Hirap na hirap ako sa deadlines din siyempre noong simula. Nasanay lang ako na dapat ma-meet at ma-beat ito. Importante na makilala mo ang sarili mo bilang artist, kung saan ka mas magaling: Yung gagawa ka na habang malayo pa ang deadline, or yung gagawa ka kapag crunch time na, hehe. Depende sa iyo yun. Sa akin, nag-iisip na ako ng maraming-maraming kwento at sinusulat ko na agad, para matagal pa ang deadline e may idea na ako ng script/story, tapos mabilis na lang kapag sinimulan ko na and dinrowring.
[I also had a hard time with deadlines in the beginning, of course. I just got used to meeting and beating them since I have no other choice. It’s important to know what kind of artist you are, and which one you’re good at: Embarking on a task way before the deadline, or tackling it when it’s already crunch time. That depends on you. What I do is immediately write down all the stories I could think of, so that I already have an idea of the script/story I want to tell even if the deadline is still far ahead. This makes it easier for me to start and draw.]
How do you feel about being called a brand (either as Manix Abrera or as Kikomachine)? How did this perception of you or Kikomachine as a brand impact your creative process?
Nakakahiya hahaha! Sa totoo lang, hindi ko iniisip ito. At tuwing gagawa ako ng comics, inaalis ko sa isip ko na may mga magbabasa nito. Ang target audience ko ay ang sarili ko, dapat matuwa ako sa ginawa ko, at dapat gusto ko ito basahin haha. Napa-pressure kasi ako kapag iniisip ko na may ibang magbabasa ng gawa ko, haha!
[To be honest, I don’t think about this. And every time I make comics, I try not to think about the people who may get to read it. My target audience is myself, I have to be pleased with what I make, and I have to want to read it, haha. I get too pressured when I think about the other people who may get to read my work, haha!]
Travel Hardcore by Manix Abrera
You’ve done illustration work and collaborated with a number of brands. How do you decide whether or not to work with a certain brand, and how do you make sure you remain true to your own brand?
Hinihiwalay ko ang mga sariling likha ko (Kikomachine Komix, etc) sa mga sidelines na kakailanganin ng comics. Gagawa ako ng ibang characters/story para sa kanila. Pero kung tribute (halimbawa sa San Miguel Pale Pilsen ad) sa mismong comics na nagawa ko, okay lang na gamitin ko ang mismong created characters, hehe.
[I separate the work I do for myself (Kikomachine Komix, etc.) from the work I do on the side. If I am commissioned to create comics for a brand, I’d create different characters and stories for them. But if it’s a tribute to my own work (say, the San Miguel Pale Pilsen ad), it’s okay for me to use my original characters.]
The digital age has forever changed how comics are created and shared. As someone who started making comics way before anything or anyone went “viral” on social media, how do you keep up with the evolving digital space? Have you adopted new practices in the way you market your art?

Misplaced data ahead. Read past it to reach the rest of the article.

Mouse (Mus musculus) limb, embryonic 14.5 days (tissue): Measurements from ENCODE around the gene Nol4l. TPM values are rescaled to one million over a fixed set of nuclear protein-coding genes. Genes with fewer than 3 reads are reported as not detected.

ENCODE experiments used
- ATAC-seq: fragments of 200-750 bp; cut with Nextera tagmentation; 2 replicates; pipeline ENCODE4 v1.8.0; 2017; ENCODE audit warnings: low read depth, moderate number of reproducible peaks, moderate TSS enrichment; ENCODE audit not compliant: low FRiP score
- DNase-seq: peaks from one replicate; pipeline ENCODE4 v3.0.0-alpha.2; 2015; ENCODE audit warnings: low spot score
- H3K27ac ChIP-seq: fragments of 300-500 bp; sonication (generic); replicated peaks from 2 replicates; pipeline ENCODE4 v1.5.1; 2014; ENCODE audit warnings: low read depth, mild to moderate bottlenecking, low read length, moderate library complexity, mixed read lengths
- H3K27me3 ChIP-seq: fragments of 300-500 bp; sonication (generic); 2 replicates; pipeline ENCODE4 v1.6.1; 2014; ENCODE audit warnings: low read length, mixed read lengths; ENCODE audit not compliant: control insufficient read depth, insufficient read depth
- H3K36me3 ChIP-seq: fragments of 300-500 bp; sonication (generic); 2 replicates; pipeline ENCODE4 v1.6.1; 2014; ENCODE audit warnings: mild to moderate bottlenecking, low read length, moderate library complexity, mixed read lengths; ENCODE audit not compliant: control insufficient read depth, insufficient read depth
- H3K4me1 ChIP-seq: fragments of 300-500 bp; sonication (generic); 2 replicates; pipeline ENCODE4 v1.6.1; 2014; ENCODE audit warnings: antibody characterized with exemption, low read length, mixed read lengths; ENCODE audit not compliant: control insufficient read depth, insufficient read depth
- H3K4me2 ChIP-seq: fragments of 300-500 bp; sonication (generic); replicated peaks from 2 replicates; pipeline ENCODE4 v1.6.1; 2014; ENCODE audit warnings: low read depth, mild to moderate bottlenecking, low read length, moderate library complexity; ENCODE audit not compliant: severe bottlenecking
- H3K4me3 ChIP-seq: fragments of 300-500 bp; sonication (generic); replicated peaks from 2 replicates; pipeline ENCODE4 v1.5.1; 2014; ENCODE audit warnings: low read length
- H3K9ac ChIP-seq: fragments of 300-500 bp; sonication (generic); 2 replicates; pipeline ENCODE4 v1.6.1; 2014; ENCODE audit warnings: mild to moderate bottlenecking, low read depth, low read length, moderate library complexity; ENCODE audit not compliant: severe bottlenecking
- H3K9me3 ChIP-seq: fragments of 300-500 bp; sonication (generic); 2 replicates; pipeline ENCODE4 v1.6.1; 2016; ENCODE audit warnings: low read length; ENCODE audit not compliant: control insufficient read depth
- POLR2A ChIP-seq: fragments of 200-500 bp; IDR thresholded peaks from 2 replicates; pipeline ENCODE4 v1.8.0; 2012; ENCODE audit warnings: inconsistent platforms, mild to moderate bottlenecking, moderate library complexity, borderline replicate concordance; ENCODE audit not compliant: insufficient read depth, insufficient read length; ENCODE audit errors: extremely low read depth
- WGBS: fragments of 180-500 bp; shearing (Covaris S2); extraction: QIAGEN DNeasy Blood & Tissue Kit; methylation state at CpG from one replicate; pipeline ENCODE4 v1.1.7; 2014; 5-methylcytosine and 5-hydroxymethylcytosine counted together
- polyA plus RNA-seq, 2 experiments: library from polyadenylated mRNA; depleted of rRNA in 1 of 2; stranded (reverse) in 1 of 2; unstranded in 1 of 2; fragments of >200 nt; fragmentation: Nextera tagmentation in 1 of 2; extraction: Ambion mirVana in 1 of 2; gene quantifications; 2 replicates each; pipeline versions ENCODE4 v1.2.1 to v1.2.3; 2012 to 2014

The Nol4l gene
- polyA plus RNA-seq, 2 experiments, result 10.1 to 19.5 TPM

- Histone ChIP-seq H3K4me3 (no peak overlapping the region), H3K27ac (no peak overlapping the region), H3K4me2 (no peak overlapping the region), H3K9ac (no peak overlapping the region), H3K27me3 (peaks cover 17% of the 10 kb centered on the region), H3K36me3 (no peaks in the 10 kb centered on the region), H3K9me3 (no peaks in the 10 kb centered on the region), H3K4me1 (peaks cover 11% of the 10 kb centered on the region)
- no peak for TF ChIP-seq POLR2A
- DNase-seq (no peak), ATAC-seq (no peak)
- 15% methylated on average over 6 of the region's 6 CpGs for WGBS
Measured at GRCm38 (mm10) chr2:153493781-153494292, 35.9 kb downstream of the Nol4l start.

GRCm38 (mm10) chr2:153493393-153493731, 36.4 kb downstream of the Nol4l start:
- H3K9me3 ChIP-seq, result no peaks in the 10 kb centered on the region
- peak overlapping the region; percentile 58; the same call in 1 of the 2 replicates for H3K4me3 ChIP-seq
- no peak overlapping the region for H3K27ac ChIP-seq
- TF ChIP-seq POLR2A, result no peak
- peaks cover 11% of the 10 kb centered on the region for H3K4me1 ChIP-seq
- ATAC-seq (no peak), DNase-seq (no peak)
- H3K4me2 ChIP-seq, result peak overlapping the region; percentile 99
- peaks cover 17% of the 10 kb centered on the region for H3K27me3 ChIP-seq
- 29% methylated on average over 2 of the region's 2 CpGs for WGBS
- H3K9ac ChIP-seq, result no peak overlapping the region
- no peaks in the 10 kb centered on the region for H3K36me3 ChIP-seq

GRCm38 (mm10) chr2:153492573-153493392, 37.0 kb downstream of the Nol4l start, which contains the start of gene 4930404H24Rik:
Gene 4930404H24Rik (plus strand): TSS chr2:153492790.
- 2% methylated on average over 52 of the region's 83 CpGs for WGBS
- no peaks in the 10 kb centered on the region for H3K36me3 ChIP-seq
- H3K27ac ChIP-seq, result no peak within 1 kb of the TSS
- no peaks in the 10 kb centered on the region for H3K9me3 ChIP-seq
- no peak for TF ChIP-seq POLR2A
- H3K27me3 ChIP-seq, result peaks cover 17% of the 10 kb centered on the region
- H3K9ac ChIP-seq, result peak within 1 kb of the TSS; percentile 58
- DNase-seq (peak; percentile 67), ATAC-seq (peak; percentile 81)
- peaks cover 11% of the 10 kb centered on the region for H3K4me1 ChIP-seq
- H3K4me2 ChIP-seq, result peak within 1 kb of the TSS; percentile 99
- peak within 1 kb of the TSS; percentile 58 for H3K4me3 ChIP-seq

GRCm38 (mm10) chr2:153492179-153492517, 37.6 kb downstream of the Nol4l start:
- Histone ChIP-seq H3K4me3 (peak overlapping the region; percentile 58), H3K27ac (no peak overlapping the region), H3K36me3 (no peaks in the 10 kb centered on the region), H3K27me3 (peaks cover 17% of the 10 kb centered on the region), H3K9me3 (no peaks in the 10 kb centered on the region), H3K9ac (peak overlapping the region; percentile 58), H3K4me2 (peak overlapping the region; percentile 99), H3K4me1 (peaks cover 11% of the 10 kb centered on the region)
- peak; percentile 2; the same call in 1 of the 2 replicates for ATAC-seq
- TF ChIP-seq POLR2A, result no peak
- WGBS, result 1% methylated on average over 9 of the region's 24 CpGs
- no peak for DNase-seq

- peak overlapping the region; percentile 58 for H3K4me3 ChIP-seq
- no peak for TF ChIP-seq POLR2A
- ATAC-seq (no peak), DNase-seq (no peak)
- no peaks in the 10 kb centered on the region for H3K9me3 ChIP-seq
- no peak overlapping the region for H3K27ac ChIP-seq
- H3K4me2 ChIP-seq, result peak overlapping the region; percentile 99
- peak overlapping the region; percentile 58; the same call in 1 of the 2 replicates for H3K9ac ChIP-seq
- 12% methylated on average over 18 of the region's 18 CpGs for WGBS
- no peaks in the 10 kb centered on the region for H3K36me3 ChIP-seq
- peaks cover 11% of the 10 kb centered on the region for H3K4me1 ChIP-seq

Maganda ngayon kasi ang bilis na ikalat ng mga obra, dahil sa internet. Maganda na tingnan ito bilang panibagong platform, at pandagdag sa mga naunang platform. Maganda na gamitin itong tool, hindi hindrance hehe. Gamit na gamit ko rin ang social media sa pagpapakalat ng mga gawa.
[What’s great about the world we live in now is that it allows us to quickly spread our work via the internet. It’s great to see [the internet] as a new kind of platform, an addition to the existing platforms we use. It’s better to see it as a tool, not a hindrance. I also use social media heavily to spread my work.]
Tell us about your creative process and what a normal “work day” looks like for you.
Iba-iba ang process ko at ang araw, haha. Iniiwasan ko ang routine sa paggawa. Pero ang formula ko ay kukuha muna at mag-iisip na ako ng maraming-maraming kwento, bago ako magsimula magdrawing. Minsan umaga ako magdodrawing, minsan sa gabi. Tapos maghilig ako magbiyahe sa kung saan-saan, magdagat, at magbundok. Pero lagi akong magdodrawing kahit nasaan man ako, haha. 😀
[My processes vary, and my days all look different. I try not to stick to a routine when it comes to creating. My formula involves collecting and writing down stories before I get to the drawing part. Sometimes I draw in the morning, and sometimes I do it at night. I also love to travel to different places, to go to the beach, and to go mountain-climbing—and I always like to draw wherever I am.]
Any tips for aspiring comic creators?
Para sa akin, napaka-importane na mayroong sinasabi lagi ang gawa mo. Anuman ito, Maliit man o malaki. Tapos importante na maging observant ka bilang kwentista at artist, dahil ang dami-dami-daming magagandang kwento sa paligid natin. 🙂
[For me, any work must be able to say something worthwhile, no matter how big or small it is. It’s also important to be observant, both as a storyteller and as an artist, because there are so many great stories around us.]